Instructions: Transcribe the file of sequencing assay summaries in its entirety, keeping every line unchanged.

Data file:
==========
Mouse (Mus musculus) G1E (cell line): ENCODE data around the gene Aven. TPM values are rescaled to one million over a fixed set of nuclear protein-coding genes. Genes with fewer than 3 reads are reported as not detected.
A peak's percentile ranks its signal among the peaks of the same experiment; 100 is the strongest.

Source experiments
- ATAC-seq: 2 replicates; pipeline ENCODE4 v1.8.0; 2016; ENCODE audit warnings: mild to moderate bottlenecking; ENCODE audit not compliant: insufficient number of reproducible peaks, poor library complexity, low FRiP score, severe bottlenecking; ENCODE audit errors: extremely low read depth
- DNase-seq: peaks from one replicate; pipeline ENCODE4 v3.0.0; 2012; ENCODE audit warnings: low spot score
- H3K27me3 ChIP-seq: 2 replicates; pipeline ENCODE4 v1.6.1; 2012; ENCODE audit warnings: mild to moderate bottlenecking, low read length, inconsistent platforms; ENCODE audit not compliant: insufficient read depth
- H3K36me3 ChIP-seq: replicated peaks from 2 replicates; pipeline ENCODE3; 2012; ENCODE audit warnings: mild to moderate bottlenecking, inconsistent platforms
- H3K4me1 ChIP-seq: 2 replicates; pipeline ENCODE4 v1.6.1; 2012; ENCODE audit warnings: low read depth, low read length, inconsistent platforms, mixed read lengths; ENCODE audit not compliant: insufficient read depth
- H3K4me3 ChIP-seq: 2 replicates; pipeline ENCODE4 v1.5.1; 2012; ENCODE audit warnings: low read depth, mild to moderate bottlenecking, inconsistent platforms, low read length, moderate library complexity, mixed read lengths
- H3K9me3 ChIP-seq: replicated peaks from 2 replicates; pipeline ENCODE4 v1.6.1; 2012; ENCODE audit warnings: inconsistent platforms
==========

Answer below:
Mouse (Mus musculus) G1E (cell line): ENCODE data around the gene Aven. TPM values are rescaled to one million over a fixed set of nuclear protein-coding genes. Genes with fewer than 3 reads are reported as not detected.
A peak's percentile ranks its signal among the peaks of the same experiment; 100 is the strongest.

Source experiments
- ATAC-seq: 2 replicates; pipeline ENCODE4 v1.8.0; 2016; ENCODE audit warnings: mild to moderate bottlenecking; ENCODE audit not compliant: insufficient number of reproducible peaks, poor library complexity, low FRiP score, severe bottlenecking; ENCODE audit errors: extremely low read depth
- DNase-seq: peaks from one replicate; pipeline ENCODE4 v3.0.0; 2012; ENCODE audit warnings: low spot score
- H3K27me3 ChIP-seq: 2 replicates; pipeline ENCODE4 v1.6.1; 2012; ENCODE audit warnings: mild to moderate bottlenecking, low read length, inconsistent platforms; ENCODE audit not compliant: insufficient read depth
- H3K36me3 ChIP-seq: replicated peaks from 2 replicates; pipeline ENCODE3; 2012; ENCODE audit warnings: mild to moderate bottlenecking, inconsistent platforms
- H3K4me1 ChIP-seq: 2 replicates; pipeline ENCODE4 v1.6.1; 2012; ENCODE audit warnings: low read depth, low read length, inconsistent platforms, mixed read lengths; ENCODE audit not compliant: insufficient read depth
- H3K4me3 ChIP-seq: 2 replicates; pipeline ENCODE4 v1.5.1; 2012; ENCODE audit warnings: low read depth, mild to moderate bottlenecking, inconsistent platforms, low read length, moderate library complexity, mixed read lengths
- H3K9me3 ChIP-seq: replicated peaks from 2 replicates; pipeline ENCODE4 v1.6.1; 2012; ENCODE audit warnings: inconsistent platforms